D5) Discussion post – Feb 10

Case: For several years, you have been working with a patient who has advanced Parkinson’s disease. The patient has been suffering from lack of motor control since becoming your patient. A year ago, you and the patient decided to try experimental deep brain stimulation (DBS) treatments (see main article under “Personal Identity” for a bit more context for this case) to treat the motor symptoms of his Parkinson’s. The DBS treatments have almost completely alleviated the motor control issues, but the patient suffers from catastrophic mood swings and violent outbursts when the DBS is active. After the first DBS treatment, the patient requested that you stop the DBS treatment because he couldn’t handle the mood swings and outbursts (though, there doesn’t seem to be any threat of harm from these outbursts, but they are scary for the patient and those close to him). However, just a few days after removing the DBS kit, the motor control issues returned and the patient requested that you try the DBS again, but this time with different electrode placement. You agree and perform the risky procedure again. Once again, the patient’s motor control issues all but vanish and the patient becomes emotionally unstable, often ranting and rambling nonsensically. Once again, he asks you to cease the DBS treatment. You can be fairly certain that the motor control issues will return after you cease the DBS treatment. You also know that the motor issues are debilitating to the patient, essentially destroying his quality of life due to their severity. You can also be fairly certain that the patient will, once the DBS is ceased, ask you to reactivate or even replace the DBS kit once again, and ask that you ignore him if he asks you to cease the DBS treatment again. Other experts have looked into this case with you and there doesn’t seem to be any alternative treatments available. You can either leave the DBS in and alleviate the the motor control issues and try to treat the psychological side effects, or you can remove the DBS and refuse to perform the risky procedure a third time, leaving the patient with debilitating motor control issues. In either case, you can be sure that the patient will request the opposite of whatever state you decide he should be left in.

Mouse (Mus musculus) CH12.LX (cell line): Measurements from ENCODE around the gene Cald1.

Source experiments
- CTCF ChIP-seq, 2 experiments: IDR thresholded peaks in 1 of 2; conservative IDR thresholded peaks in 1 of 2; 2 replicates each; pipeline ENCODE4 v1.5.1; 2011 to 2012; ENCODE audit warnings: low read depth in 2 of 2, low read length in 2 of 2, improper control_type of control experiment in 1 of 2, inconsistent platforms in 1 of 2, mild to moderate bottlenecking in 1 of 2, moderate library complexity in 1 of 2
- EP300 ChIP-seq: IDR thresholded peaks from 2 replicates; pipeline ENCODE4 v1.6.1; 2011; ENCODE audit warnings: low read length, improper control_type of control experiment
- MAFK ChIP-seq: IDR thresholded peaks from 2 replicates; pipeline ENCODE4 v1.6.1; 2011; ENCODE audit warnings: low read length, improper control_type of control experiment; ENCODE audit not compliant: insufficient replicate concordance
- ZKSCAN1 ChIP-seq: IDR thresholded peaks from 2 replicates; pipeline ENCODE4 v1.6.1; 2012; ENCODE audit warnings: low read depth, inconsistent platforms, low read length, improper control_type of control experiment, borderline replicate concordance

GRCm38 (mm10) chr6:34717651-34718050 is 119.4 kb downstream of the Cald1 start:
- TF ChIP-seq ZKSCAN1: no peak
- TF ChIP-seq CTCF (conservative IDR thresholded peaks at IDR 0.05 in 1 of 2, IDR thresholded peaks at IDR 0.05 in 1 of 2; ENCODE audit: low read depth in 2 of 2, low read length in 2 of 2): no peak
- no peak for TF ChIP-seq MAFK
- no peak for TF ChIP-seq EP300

TASK 1: Identify and explain the issues with autonomy and consent in this case. Make sure you offer some discussion about how using DBS, a proven but still emerging neurotechnology, uniquely affects your considerations about autonomy and consent. It may help to compare DBS to a treatment that does not directly affect cytoarchitecture.

TASK 2: Argue FOR continuing DBS or AGAINST continuing DBS in this case. Make sure you give supporting reasons for your argument, which should, at least, involve a further discussion of autonomy and consent. (Hint: Feel free to discuss “who” you are talking to in each state).